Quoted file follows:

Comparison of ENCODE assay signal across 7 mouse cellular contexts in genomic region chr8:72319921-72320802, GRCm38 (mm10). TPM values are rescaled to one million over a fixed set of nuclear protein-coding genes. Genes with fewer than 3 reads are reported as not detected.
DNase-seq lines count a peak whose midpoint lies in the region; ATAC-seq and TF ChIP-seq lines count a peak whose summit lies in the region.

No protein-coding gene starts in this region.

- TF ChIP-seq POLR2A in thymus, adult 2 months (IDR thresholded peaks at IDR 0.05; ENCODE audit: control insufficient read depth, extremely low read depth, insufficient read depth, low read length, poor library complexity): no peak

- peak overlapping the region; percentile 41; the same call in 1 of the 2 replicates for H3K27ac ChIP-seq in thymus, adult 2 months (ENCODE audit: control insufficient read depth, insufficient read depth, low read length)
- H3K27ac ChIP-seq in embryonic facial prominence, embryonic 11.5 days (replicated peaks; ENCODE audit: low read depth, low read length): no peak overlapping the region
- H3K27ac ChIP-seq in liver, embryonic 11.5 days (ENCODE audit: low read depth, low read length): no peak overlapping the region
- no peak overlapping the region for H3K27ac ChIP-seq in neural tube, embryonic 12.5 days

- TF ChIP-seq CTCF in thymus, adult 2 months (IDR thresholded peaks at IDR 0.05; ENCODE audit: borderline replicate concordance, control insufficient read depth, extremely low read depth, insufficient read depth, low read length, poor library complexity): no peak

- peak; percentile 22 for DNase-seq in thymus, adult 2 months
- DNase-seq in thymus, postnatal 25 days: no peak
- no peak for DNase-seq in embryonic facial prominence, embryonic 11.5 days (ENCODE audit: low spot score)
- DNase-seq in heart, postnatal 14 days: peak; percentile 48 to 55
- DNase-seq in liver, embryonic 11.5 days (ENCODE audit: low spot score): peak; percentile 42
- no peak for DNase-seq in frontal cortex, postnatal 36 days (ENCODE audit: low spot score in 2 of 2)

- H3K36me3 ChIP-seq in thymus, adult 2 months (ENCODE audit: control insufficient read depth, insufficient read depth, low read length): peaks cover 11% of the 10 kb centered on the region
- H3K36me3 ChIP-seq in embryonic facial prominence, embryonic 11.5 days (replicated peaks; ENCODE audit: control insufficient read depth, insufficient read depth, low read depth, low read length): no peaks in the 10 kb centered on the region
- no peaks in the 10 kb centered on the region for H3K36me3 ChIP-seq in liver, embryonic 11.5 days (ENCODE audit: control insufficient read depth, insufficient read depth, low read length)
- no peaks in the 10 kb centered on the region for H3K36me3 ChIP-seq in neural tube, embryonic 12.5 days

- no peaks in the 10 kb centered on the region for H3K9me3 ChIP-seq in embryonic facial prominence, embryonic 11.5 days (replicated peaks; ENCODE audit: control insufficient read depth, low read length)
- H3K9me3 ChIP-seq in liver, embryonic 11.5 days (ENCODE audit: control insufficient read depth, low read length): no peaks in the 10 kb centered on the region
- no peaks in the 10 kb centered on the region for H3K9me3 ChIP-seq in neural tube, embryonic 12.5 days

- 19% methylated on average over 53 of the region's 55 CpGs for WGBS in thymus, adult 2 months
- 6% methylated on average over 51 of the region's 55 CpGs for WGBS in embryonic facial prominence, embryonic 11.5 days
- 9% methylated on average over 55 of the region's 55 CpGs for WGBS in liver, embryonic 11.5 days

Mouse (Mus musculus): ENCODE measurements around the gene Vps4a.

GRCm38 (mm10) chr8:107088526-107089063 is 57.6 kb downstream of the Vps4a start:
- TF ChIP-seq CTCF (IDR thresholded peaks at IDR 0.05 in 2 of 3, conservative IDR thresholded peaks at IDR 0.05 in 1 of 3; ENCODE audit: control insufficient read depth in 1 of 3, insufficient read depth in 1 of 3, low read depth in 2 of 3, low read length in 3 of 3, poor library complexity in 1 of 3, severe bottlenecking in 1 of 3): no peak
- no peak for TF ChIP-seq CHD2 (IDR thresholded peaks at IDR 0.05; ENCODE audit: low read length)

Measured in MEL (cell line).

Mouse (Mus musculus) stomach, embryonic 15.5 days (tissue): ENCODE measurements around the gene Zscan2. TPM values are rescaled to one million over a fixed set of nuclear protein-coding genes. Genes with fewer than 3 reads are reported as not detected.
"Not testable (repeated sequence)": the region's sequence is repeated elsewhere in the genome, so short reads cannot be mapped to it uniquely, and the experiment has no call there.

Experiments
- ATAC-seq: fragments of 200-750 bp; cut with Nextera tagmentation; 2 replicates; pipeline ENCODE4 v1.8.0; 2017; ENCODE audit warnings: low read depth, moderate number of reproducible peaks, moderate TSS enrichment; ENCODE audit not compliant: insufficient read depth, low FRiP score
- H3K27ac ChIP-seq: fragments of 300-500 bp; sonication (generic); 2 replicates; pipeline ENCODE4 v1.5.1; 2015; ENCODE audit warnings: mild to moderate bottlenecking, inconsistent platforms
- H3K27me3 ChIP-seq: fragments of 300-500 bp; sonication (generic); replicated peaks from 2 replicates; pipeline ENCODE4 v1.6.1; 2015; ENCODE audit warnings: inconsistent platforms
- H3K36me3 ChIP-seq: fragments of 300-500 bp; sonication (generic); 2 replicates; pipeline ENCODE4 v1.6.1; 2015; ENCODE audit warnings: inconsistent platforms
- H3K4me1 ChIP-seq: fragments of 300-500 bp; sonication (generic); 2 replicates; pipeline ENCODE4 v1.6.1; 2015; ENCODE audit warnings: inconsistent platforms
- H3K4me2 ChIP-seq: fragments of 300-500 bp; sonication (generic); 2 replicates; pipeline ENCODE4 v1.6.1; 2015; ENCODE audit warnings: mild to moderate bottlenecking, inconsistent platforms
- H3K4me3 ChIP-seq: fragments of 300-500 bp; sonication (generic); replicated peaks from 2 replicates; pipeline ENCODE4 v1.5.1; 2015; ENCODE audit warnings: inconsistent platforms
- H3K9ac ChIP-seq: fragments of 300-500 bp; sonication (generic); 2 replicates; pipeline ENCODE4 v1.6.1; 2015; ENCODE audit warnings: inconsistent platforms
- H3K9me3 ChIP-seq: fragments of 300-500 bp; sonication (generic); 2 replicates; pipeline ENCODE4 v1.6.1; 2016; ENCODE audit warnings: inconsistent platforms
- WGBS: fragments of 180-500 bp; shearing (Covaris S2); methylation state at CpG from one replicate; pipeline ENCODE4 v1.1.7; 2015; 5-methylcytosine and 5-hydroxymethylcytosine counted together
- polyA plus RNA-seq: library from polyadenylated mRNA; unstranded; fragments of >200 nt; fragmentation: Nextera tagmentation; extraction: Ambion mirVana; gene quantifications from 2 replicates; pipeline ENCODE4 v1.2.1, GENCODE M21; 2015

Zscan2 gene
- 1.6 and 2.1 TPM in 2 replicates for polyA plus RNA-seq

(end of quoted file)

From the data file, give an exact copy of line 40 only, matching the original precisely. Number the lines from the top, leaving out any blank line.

- H3K4me3 ChIP-seq: fragments of 300-500 bp; sonication (generic); replicated peaks from 2 replicates; pipeline ENCODE4 v1.5.1; 2015; ENCODE audit warnings: inconsistent platforms